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Getting Fat Dogs Slim: How to Help Your Pet Lose Weight

By Colleen Williams
November 25, 2014 • 3 min. read
overweight pet

When a veterinary specialist told Nicole Stewart that her Pomeranian, Ellie, was fat, she was shocked. The thirtysomething Pilates instructor couldn’t imagine a world in which she owned an overweight dog. Stewart is, after all, a tiny thing who dabbles in veganism and makes a living whipping people into shape. She prides herself on her fitness, and she hadn’t guessed that her dog was anything more than a bit plump and a lot furry.

“The specialist said, ‘I know this is probably going to be hard to hear, but Ellie is obese,’ ” Stewart says. At 14.5 pounds, the pup weighed 4.5 pounds—or 45 percent—more than she should. Ellie’s BMI was sky high.

According to the Association for Pet Obesity Prevention, Ellie was not alone. The organization’s research shows that an estimated 52.6 percent of dogs in the United States are overweight or obese. That’s a lot of chunky puppies.

Ellie had gotten fat the same way we humans do — too many treats, too little exercise. “I had basically been lazy about walking her,” Stewart says.

No Quick Fixes

According to veterinarians at VCA Animal Hospitals, “as few as 5 pounds above the ideal body weight can put your dog at risk for developing some serious medical conditions,” such as heart disease, high blood pressure, arthritis, and more.

Just as the human world is rife with get-thin-quick schemes, so goes the pet world. A San Francisco company makes what is essentially a Fitbit for the canine set. There are pricey doggie treadmills, canine balance balls, and a DVD called “Pilates for Pooches.” (Stewart probably wishes she’d thought of that!). But, as with people, the best way to get a dog in shape is more movement and smaller meals.

overweight pet
Image via Canstock Photo

In other words, there are no shortcuts to a leaner, tighter Affenpinscher.

Diet and Exercise

If you find yourself with an overweight pooch, first have your dog checked out by your veterinarian to be sure that he doesn’t have an underlying health condition, such as low thyroid function. If all is well, your veterinarian will most likely suggest an exercise and diet program.

“The first thing you can do to help your dog lose weight is to increase the intensity and length of your daily walk,” say VCA vets.

If you typically take your dog out for 10 minutes in the morning and 10 minutes in the evening, start by adding just five minutes to each of those walks. It may not seem like a lot, but that increases his exercise by 50 percent. Work your way up to 20 minutes or a half-hour at a time. And if it’s your tendency to stroll along, letting your pooch sniff around while you stare into your smartphone, try putting the phone in your pocket and picking up the pace. You’ll both be better for it.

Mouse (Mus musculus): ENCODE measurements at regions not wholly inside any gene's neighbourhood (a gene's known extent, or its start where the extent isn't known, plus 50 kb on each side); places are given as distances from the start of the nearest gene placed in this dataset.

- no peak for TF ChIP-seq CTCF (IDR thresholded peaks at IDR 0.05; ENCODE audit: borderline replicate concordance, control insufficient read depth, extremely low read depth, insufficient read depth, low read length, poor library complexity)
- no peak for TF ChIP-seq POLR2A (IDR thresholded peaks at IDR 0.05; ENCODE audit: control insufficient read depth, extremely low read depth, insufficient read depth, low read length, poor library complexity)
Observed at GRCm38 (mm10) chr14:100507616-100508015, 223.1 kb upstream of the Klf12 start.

In addition, try playing 15 minutes of fetch with your dog once or twice a day. Tossing a ball or toy for your pet to retrieve not only gets him moving, it builds your bond. And an afternoon a week at a dog park or a doggie playdate is a great way to socialize your pet and work in more active time.

The other piece of the weight-loss puzzle is, of course, diet.

It can sometimes be hard for a pet owner to grasp just how little food a dog needs to maintain an ideal body weight. According to VCA vets, a 10-pound dog, for example, needs just 210 calories per day. Consult with your veterinarian about how many calories your dog needs to maintain a healthy weight and get the vet’s advice on lowering your pet’s caloric intake.

Stewart started feeding Ellie a low-fat food she bought at her vet’s office. “And absolutely no treats or human food,” she says. The latter can be especially challenging for some people this time of year, when it’s tempting to feed a dog scraps from the Thanksgiving table or give him a little extra as part of a holiday celebration, but it’s unwise for many reasons, including the fact that it will defeat your dog’s weight loss regimen.

When Linda Longton’s Labrador Retriever, Abby Jo, needed to lose a few pounds, at the suggestion of her vet, Longton cut down on the dog’s kibble and began supplementing Abby Jo’s diet with canned vegetables, such as green beans and carrots. The chunky chocolate Lab soon slimmed down and stayed that way.

Vets agree that overweight pets tend to have shorter lives than pets of normal weight. According to the Association for Pet Obesity Prevention, fat pets have a decreased life expectancy of up to two-and-a-half years. And that was Stewart’s primary motivation for getting little Ellie back down to fighting weight. “She’s more alert. She’s happier. And I feel like she’s going to be with us a lot longer.”

And what dedicated pet owner doesn’t want that?

The content is not intended to be a substitute for professional veterinarian advice, diagnosis, or treatment. Always seek the advice of your veterinarian or other qualified health provider with any questions you may have regarding a medical diagnosis, condition, or treatment options.

colleen williams
By Colleen Williams

Over the past decade, Colleen has written about health, wellness, beauty, and even pets for The New York Times, The Cut, Refinery29, xoVain, Healthy Paws Pet Insurance, and Seattle Met Magazine, as well as many beauty brands. She has a BFA in Art History from the University of New Mexico and an AAS in Fashion Design from Parsons School of Design in New York.

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